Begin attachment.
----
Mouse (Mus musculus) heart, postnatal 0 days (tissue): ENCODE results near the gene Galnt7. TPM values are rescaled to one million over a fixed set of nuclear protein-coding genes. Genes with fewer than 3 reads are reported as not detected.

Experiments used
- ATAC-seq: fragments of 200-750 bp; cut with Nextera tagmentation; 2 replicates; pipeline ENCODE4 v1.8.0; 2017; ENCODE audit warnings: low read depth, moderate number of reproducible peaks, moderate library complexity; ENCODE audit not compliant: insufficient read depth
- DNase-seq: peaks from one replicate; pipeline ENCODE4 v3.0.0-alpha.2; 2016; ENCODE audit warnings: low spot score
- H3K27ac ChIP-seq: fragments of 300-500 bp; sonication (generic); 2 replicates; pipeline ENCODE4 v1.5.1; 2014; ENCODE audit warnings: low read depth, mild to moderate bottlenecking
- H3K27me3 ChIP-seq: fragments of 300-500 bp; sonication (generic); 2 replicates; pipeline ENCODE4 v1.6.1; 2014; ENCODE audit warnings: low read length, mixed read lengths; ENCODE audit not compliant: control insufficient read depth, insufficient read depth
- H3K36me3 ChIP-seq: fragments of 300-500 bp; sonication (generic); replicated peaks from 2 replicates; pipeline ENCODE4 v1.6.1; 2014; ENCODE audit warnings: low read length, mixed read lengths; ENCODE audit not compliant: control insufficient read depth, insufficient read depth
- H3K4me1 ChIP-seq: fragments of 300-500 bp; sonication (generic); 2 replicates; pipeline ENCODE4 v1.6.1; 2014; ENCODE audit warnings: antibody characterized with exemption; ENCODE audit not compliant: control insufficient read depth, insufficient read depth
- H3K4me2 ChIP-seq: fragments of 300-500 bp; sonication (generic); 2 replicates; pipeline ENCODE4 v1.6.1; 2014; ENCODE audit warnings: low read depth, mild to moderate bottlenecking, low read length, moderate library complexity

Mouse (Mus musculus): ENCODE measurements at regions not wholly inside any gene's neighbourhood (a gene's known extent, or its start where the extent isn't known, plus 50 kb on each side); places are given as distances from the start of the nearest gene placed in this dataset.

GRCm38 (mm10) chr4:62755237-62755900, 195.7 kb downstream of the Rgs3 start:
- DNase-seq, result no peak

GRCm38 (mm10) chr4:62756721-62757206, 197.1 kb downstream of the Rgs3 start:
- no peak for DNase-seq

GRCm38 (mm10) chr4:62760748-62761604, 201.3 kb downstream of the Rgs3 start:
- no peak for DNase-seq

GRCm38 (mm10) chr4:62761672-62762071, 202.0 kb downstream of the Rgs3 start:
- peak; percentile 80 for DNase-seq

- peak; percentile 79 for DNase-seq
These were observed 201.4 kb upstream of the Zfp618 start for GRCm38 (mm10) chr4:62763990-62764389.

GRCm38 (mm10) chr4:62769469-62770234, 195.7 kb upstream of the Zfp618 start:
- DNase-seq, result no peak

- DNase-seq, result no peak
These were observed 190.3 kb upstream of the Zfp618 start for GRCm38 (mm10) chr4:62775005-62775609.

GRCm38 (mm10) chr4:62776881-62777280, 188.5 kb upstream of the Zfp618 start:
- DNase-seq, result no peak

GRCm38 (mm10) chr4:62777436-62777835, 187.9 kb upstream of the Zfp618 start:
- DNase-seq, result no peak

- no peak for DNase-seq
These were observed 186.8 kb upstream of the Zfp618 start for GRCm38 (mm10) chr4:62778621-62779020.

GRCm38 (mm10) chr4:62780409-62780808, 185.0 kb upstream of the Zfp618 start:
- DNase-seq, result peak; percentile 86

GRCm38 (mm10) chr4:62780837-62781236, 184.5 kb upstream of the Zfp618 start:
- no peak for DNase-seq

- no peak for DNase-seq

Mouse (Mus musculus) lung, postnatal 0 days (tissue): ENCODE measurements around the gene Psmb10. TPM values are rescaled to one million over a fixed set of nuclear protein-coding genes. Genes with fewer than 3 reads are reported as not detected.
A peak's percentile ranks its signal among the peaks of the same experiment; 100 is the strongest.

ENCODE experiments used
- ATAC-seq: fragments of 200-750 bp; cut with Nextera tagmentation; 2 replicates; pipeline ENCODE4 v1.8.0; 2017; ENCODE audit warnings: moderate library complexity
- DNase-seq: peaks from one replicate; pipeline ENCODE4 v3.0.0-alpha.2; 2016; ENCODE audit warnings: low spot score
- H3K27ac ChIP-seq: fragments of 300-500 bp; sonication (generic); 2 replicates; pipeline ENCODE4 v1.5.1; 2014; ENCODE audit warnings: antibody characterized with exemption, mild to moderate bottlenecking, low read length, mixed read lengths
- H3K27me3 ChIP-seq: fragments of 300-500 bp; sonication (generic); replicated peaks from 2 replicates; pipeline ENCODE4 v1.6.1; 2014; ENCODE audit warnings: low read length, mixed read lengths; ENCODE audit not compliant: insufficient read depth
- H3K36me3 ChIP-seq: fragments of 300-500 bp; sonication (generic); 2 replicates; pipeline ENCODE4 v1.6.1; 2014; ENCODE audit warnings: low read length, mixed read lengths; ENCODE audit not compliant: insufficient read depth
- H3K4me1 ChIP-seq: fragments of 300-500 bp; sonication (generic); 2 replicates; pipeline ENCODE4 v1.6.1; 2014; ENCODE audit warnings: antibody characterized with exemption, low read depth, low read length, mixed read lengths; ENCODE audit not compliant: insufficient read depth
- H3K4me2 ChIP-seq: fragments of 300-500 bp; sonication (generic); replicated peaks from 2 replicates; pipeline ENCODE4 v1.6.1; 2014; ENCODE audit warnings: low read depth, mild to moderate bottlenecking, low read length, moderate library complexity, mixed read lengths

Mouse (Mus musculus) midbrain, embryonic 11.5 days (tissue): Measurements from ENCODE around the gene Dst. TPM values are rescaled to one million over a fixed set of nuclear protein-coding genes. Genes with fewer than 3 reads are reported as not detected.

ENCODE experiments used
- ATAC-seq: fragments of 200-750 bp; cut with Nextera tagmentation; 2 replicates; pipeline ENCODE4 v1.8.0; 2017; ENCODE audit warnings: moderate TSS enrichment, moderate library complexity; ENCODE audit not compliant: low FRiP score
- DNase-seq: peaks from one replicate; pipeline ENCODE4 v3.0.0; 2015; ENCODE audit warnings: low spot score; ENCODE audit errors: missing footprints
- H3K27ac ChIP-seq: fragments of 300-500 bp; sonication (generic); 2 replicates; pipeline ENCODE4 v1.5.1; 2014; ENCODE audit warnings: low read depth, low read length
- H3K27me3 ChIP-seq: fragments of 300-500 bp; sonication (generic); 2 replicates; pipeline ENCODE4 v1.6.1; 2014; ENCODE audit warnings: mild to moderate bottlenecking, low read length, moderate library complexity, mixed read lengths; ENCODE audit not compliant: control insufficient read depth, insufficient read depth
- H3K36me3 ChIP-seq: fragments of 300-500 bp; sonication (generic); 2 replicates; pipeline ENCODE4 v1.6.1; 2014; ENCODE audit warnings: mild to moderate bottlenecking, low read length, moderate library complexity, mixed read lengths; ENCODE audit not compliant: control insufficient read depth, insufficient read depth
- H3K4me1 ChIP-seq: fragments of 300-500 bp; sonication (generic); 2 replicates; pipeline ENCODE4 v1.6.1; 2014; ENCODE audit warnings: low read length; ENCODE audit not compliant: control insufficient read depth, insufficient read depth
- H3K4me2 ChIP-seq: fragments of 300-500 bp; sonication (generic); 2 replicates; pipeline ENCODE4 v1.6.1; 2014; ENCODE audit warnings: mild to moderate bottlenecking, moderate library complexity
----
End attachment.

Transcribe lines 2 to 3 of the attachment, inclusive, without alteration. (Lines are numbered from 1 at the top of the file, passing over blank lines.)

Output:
Experiments used
- ATAC-seq: fragments of 200-750 bp; cut with Nextera tagmentation; 2 replicates; pipeline ENCODE4 v1.8.0; 2017; ENCODE audit warnings: low read depth, moderate number of reproducible peaks, moderate library complexity; ENCODE audit not compliant: insufficient read depth